Background Patients with rheumatic diseases have an excess in cardiovascular morbidity and mortality, suggesting the presence of common pathogenic abnormalities for both atherosclerosis and arthritis. One particularly atherogenic apolipoprotein, apo (a), an homologue of plasminogen, may be involved by competing with plasminogen for fibrin binding and by interfering with fibrinolysis.
Objectives To study the expression of apo (a) in arthritic joints.
Methods Human studies: synovial fluid and plasma from patients with osteoarthritis (OA, n = 8), rheumatoid arthritis (RA, n = 12) and other types of inflammatory arthritis (n = 12) and synovial tissues from OA and RA patients were collected. Apo (a) was quantitated by ELISA and in tissues also by RNase protection. Moreover, immunohistochemical analyses of apo (a) and fibrin were performed on synovial tissues.
Animal studies: antigen-induced arthritis (AIA) was induced in genetically modified mice (LDL-receptor deficient (LDL-R -/-) mice expressing a human apoB-100 transgene (hApoB +/+) and a human apo (a) transgene (apo (a) ±)). Joint inflammation was assessed by technetium scintigraphy and histology.
Results We detected the presence of apo (a) as a full-length glycoprotein in human arthritic joints. The amount of apo (a) in synovial fluid rose in proportion to plasma apo (a) levels and was higher in inflammatory arthritides than in osteoarthritis. In addition, apo (a) immunoreactive material, but not apo (a) transcripts, was detected in arthritic synovial tissues. This data indicated that synovial fluid apo (a) originates from the circulation and that diffusion through synovial tissue is facilitated in inflammatory types of arthritis. In synovial tissues, apo (a) colocalized with fibrin. These observations could be reproduced in a model of antigen-induced arthritis, using transgenic mice expressing human apo (a). In this particular mouse model, the presence of apo (a) did not change joint inflammation.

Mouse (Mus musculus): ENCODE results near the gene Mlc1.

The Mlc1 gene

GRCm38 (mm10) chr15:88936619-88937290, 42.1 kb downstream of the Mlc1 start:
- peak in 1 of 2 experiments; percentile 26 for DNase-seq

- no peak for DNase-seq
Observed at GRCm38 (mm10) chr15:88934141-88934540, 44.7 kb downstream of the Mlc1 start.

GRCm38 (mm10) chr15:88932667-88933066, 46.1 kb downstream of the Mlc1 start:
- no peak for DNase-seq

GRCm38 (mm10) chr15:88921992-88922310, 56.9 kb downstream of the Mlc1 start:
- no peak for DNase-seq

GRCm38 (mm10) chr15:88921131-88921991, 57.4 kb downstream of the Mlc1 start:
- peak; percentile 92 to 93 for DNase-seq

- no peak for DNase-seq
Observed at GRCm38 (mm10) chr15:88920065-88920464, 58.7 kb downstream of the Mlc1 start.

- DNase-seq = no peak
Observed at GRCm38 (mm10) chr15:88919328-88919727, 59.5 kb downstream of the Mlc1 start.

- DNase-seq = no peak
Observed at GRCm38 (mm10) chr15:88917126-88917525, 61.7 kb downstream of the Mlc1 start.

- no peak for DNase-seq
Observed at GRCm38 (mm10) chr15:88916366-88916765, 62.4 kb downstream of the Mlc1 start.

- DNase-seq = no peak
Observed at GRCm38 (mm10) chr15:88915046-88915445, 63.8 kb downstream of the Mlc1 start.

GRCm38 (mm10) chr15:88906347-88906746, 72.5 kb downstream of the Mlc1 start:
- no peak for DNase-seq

Conclusion Even if the presence of apo (a) did not change the severity of AIA, we speculate that when levels of apo (a) are sufficiently high to inhibit fibrinolysis in the joints, apo (a) may exacerbate in humans the severity of the disease.
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